Wednesday, August 15, 2012


Directed by: Tony Gilroy 
Written by: Tony and Dan Gilroy
Starring: Jeremy Renner, Rachel Weisz, and Edward Norton 
Synopsis: After the events of THE BOURNE ULTIMATUM, an agent is on the run after his black-ops program is violently terminated. 

As part of the intro, I was considering opening up the discussion with the fact that this is yet another "unnecessary" sequel/reboot. But honestly, I don't hold that against the movie. The talent is all there, and I can assure you I went to the movie with an open mind. The BOURNE films are the "Nolan/Batman" answer to the campy and terrible Pierce Brosman JAMES BOND movies. They had a distinct visual style and were relevant in today's ambiguous moral zone that seemed to dominate post 9/11 warfare. Plus, it has given me years of great lazy Sunday afternoon background noise.

I actually really like the name "BOURNE LEGACY" because the movie truly deals with the aftermath of Jason Bourne and Pamela Landy's actions at the end of BOURNE ULTIMATUM and how Edward Norton's Eric Byer has to scramble to fix the political PR disaster that will come from the upcoming hearing should the operations be made public. On the flip side, you have Jeremy Renner's Bourne-stand in, Aaron Cross, and his never ending quest for "chems"  that he was given as part of Operation Outcome. Apparently, the way that the CIA made super agents was to give them "chems" or one pill to better their cellular structure and then another to increase their mental capacity.

When you break it down, the movie is about a junkie (Cross) and a man that has to come and make some really hard decisions (Byer). Their goals are completely contradictory, and yet I sort of found myself rooting for both of them. You see the motivation for both of these men's actions. I particularly found Byer's storyline more interesting. By wiping out Operation Outcome, he has to become someone that is put in a difficult yet necessary position, even if I'm not the biggest fan of the methods in which he goes about doing this. In order for the CIA to come out of this situation unscathed, they will have to "terminate assets" that have become invaluable in our fight against terrorism.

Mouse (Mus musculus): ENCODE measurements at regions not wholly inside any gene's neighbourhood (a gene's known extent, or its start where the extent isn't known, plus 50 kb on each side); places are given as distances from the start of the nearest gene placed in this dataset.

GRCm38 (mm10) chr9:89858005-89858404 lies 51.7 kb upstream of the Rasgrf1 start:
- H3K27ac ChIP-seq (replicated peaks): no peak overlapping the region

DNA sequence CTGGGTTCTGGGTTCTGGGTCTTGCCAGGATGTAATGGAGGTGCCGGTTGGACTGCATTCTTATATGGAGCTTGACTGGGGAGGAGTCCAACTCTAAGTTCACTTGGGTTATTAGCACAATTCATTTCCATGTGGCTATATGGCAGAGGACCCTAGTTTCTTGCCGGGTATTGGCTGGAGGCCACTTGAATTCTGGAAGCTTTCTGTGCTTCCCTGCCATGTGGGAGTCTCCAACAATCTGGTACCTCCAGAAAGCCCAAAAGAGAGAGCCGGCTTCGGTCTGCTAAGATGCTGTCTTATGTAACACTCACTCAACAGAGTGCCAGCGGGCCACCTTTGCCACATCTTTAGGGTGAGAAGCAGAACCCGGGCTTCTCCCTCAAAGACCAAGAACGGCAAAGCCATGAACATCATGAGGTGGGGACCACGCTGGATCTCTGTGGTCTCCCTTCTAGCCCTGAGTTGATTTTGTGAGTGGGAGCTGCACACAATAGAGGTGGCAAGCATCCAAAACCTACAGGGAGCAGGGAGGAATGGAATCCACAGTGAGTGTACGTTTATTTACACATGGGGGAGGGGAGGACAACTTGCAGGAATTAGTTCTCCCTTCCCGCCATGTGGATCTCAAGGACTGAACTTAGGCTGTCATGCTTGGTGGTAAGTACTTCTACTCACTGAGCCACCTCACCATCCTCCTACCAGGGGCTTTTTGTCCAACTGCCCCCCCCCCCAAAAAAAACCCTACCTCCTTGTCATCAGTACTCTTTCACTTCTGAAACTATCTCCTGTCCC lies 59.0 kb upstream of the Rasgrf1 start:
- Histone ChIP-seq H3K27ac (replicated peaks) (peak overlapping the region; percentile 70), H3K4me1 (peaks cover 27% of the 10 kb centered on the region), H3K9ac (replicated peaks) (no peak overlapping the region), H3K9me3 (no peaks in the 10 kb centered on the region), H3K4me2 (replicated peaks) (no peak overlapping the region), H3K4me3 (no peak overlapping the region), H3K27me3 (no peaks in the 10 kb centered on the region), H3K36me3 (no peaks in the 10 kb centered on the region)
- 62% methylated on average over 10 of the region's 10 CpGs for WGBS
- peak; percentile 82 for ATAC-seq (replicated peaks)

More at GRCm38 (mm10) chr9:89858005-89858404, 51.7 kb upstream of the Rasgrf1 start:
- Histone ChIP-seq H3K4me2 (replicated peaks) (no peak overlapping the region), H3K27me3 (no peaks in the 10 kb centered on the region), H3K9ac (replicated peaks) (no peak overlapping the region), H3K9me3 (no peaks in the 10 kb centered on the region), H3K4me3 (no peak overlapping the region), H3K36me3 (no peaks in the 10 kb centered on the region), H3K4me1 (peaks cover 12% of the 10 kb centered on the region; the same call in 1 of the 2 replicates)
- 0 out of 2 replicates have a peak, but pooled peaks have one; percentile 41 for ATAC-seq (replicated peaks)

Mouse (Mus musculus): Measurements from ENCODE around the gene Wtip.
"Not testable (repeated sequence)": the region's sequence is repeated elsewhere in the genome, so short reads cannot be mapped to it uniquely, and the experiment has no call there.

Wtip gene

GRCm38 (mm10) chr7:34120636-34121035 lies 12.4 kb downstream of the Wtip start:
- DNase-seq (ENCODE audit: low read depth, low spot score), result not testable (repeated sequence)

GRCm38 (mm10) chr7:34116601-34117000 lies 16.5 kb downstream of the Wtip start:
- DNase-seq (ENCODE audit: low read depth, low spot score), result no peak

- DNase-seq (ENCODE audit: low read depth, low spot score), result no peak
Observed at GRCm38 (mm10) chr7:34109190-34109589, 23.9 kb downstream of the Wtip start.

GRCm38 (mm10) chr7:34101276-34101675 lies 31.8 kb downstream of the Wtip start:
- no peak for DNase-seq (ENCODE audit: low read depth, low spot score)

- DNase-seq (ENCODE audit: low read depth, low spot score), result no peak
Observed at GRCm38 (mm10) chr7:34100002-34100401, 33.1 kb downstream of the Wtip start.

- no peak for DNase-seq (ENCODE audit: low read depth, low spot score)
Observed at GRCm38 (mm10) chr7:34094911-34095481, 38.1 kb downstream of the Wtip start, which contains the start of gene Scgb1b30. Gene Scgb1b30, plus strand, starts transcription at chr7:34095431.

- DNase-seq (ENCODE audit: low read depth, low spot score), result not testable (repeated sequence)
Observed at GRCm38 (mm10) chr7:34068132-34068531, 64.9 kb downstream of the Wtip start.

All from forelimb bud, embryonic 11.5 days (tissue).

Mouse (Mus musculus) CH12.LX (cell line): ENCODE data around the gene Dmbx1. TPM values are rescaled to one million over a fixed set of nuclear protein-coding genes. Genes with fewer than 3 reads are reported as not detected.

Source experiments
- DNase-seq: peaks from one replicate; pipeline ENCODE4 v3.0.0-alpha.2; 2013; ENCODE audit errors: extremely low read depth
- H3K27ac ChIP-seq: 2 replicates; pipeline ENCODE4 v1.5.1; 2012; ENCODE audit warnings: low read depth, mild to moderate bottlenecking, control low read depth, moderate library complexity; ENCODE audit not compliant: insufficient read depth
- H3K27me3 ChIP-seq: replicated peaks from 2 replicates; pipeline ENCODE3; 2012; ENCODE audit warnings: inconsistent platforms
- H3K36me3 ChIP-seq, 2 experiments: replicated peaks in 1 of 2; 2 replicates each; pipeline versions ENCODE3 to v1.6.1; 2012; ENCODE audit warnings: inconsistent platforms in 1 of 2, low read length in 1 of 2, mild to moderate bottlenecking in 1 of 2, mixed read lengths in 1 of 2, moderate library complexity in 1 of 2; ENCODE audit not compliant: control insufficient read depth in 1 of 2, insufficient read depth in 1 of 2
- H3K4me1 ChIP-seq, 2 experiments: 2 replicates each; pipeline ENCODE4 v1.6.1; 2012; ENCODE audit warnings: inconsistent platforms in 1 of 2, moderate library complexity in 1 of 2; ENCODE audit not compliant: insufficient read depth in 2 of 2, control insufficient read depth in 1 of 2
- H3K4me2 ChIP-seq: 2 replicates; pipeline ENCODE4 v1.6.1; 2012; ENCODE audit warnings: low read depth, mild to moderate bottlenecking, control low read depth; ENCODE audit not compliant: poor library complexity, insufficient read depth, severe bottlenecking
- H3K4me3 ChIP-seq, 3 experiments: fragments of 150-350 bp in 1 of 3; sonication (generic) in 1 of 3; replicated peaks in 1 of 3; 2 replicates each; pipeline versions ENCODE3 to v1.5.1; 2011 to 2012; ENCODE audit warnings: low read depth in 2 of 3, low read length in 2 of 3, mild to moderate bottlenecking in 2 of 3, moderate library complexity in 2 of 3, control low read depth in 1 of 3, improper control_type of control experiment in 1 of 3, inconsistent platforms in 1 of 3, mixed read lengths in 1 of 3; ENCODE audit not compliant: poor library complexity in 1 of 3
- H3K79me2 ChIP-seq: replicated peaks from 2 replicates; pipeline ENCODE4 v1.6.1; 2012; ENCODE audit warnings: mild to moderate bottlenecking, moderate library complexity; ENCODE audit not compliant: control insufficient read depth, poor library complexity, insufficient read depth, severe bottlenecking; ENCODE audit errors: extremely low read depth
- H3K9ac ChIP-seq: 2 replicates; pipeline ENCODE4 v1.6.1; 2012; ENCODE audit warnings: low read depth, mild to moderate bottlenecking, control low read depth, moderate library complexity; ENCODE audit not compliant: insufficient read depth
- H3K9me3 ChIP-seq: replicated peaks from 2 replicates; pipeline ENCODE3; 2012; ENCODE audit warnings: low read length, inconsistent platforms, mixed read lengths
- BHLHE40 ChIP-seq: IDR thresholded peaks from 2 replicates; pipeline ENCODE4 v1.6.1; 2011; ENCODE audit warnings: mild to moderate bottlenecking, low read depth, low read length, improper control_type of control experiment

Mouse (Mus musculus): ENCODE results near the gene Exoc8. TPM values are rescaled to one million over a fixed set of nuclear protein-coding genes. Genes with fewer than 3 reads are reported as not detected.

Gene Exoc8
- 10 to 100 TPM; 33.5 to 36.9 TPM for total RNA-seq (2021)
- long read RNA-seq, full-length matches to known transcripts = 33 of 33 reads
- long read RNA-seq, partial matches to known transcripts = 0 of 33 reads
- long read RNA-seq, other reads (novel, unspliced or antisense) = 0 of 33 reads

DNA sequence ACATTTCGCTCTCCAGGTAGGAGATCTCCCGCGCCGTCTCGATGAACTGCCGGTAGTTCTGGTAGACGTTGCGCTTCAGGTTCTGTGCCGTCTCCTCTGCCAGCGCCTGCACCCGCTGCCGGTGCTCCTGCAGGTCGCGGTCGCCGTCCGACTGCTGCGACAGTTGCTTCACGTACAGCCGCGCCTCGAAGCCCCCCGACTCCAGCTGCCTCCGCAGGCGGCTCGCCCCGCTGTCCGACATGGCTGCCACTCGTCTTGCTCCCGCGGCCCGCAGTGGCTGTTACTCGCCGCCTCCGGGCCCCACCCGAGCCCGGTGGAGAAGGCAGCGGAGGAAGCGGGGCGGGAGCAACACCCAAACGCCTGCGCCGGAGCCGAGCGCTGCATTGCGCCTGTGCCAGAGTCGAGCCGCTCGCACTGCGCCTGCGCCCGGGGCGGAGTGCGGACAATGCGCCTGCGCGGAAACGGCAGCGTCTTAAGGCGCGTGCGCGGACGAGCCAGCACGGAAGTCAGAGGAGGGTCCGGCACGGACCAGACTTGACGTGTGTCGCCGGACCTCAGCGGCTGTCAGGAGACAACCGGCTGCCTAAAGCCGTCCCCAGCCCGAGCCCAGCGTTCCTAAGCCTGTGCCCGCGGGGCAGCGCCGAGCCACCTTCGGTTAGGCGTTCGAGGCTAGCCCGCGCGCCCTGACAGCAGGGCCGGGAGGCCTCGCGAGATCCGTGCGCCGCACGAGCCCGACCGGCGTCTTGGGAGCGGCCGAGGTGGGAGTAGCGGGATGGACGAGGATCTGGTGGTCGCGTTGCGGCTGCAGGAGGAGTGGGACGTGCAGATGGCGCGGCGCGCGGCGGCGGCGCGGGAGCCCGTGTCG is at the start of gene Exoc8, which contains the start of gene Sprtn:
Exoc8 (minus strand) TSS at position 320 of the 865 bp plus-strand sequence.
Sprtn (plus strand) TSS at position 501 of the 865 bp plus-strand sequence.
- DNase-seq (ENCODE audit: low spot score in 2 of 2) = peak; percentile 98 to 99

Cross, as I alluded earlier, had a pretty lame motivation for the majority of movie. Until you actually see his back story, he can and does come off as just a CIA-trained version of Bane, needing constant influx of chemicals to maintain his strength and mental dexterity. On topic of Jeremy Renner, he makes a fine enough Matt Damon replacement, because let's face it, that's what we were all wondering. When he wasn't acting like a weird druggie in constant need of "chems," I enjoyed his type of humor. Plus he was pulling some awesome MacGuyver moves that had nothing to do with the fighting. If anything, I got more of a sense that Cross was an all around intelligent individual. The action itself , while nothing out of the ordinary, is the highlight of the movie. The climax of the movie is a pretty long chase sequence and was impressive because it lasts a good 20 minutes from start to finish going from an apartment building through at least two different types of vehicles.

Ultimately what you get is a movie that is at a strange crossroad because while it's trying to become it's own movie and subsequently a launching point for the new portion of the franchise, the ghost of Jason Bourne haunts it. The movie takes place during the events and after of BOURNE ULTIMATUM, so we get all of these funny little references to the previous movies like scenes from London and New York. While it is nice to see the continuity, seeing a newsreel explaining what happened to a X plot line or Y character with zero consequence to the main plot was a bit distracting. And while I will not spoil it, the last third of the movie just stops on its tracks. And that was my biggest complaint about the movie. I know a lot of people hated PROMETHEUS for being a set up for the upcoming sequels. Those people will really dislike this movie and its ending. It truly feels like telling a complete story was not at all in Tony Gilroy's mind, and the movie suffers for it. I was expecting there to be a Marvel style post credits sequence to lend some sort of conclusion to the story.

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